You know that birthday present you bought for Scott Gessler? He sold it. And that bottle of wine you brought to the party? He sold that, too. In fact, Gessler, Colorado's new Secretary of State, has no problem looking a gift horse in the mouth -- and then extracting the gold fillings and melting them down. Gessler's financial fixation began last week, when he announced that his new job -- the one he campaigned for on other people's money -- didn't pay enough.
To make up the difference, he said he'd have to supplement his $68,500 income by continuing to work for his old firm, the Hackstaff Law Group. That law group, by the way, specializes in election law and campaign finance, which Gessler now regulates.
Not only is this insincere -- why did he run for Secretary of State if it didn't pay his mortgage? -- but it also presents a massive conflict of interest for a position that requires its holder to be one of the most ethical, neutral persons in the state. Several organizations, like Ethics Watch, have pointed this out.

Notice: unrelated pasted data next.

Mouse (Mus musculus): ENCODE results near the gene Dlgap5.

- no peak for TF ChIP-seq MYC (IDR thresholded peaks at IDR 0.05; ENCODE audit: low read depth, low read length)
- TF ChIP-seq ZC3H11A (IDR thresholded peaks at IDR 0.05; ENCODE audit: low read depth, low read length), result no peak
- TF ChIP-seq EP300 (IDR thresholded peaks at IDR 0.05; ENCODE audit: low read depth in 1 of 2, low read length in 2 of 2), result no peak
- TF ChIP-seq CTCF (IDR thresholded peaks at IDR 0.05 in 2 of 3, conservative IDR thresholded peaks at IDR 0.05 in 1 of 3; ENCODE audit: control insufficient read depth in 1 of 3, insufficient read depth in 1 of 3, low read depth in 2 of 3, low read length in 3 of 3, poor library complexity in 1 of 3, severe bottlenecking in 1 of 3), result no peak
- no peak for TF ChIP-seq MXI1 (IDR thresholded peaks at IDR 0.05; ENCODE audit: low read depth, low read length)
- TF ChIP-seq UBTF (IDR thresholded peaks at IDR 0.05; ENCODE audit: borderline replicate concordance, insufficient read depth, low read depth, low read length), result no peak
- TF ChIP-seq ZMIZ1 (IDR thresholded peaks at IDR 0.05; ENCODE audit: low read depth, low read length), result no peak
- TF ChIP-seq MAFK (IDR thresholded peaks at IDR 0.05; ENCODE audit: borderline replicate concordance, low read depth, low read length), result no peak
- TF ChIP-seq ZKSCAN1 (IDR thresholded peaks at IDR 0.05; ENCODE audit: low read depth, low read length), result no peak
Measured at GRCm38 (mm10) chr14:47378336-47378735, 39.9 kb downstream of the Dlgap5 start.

But Gessler didn't stop there. This week, he also said he'd reverse a decision made by his predecessor, Bernie Buescher, to turn over $3.5 million of surplus money from his office to the state's general fund -- in order to assist with Colorado's budget woes.
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"These are business fees that businesses pay in for business services," Gessler told the Denver Post this week. "I understand that they're used to help elections. But I don't think that these business fees should be used for general tax dollars, and that's what would happen if they're transferred to the general fund."
Instead, Gessler says he will use the money to
pay his mortgage help prevent people from using publicly available information from his office to perpetrate business identity theft and other unnamed uses that he hasn't figured out yet.
Good luck with that, Mr. Gessler, we'll be ac-counting on you.
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